An electric portrait of the artist as a young woman that asks how a writer finds her voice in a society that prefers women to be silent.
In Recollections of My Nonexistence, Rebecca Solnit describes her formation as a writer and as a feminist in 1980s San Francisco, in an atmosphere of gender violence on the street and throughout society and the exclusion of women from cultural arenas. She tells of being poor, hopeful, and adrift in the city that became her great teacher, and of the small apartment that, when she was nineteen, became the home in which she transformed herself. She explores the forces that liberated her as a person and as a writer–books themselves; the gay community that presented a new model of what else gender, family, and joy could mean; and her eventual arrival in the spacious landscapes and overlooked conflicts of the American West.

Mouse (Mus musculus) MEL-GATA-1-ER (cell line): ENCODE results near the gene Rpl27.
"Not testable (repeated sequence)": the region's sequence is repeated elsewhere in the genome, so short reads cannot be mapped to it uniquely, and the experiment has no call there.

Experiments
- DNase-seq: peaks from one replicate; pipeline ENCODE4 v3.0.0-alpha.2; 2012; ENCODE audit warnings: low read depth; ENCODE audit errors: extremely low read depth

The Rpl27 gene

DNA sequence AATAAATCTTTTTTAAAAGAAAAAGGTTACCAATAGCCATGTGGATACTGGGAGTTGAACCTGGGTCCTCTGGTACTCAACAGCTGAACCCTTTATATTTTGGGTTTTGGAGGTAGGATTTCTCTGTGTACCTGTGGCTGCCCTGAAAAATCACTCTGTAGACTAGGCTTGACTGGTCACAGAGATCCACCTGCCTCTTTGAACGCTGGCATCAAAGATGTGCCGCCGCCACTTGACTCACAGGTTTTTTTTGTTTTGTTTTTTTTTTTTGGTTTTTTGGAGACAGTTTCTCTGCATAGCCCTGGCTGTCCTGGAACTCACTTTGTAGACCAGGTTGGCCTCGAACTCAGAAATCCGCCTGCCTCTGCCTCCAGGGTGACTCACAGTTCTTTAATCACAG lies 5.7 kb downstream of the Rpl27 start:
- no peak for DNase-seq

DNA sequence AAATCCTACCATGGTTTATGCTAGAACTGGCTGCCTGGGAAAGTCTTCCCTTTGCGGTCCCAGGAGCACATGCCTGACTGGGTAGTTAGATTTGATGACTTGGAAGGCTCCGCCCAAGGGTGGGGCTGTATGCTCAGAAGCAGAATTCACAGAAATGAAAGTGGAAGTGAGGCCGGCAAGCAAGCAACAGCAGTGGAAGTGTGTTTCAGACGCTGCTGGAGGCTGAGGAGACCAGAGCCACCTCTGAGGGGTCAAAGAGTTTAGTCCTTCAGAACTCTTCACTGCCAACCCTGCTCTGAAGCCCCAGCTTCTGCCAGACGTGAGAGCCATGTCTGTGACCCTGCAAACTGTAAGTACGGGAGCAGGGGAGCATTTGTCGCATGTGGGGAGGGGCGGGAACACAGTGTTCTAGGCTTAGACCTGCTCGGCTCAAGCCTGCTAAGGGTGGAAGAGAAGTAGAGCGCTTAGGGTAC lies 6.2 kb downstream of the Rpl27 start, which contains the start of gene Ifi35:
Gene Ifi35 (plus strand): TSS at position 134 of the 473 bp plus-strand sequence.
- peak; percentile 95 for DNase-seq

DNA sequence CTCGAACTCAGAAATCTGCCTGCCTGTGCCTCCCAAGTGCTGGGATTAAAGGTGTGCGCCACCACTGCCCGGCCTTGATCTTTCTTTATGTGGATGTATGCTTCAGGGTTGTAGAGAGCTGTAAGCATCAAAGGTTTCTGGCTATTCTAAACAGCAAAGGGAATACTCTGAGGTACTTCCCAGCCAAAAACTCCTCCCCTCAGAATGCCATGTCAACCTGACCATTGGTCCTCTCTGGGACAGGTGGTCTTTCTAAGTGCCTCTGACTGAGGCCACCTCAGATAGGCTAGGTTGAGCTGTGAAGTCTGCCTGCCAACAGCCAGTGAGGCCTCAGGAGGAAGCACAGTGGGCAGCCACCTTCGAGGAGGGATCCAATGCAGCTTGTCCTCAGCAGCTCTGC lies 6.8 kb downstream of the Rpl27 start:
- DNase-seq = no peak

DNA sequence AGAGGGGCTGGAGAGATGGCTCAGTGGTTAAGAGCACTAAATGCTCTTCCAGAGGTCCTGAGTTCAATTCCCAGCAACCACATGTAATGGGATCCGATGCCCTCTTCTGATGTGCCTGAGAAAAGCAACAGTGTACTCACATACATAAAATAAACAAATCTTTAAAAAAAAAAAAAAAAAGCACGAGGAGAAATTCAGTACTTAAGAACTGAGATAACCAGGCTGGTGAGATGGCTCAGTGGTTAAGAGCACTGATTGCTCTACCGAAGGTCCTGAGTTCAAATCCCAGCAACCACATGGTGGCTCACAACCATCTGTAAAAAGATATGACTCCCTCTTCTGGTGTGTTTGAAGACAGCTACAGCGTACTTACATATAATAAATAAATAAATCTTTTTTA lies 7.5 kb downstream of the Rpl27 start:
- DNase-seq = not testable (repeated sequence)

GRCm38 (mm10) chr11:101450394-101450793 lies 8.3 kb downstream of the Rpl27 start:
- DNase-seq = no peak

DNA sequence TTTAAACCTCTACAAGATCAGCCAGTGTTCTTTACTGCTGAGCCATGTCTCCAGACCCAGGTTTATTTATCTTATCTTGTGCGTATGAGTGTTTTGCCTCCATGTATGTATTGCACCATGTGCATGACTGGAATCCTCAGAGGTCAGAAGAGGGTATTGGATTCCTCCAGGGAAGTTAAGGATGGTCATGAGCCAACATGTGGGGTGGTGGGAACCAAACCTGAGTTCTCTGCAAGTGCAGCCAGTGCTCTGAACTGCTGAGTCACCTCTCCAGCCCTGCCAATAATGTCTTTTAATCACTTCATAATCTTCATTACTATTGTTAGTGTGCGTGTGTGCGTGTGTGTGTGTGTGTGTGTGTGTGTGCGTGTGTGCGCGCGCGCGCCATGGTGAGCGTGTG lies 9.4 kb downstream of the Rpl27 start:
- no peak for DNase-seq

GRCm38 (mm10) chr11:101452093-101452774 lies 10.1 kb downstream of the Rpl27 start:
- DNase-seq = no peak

Beyond being a memoir, Solnit’s book is also a passionate argument: that women are not just impacted by personal experience, but by membership in a society
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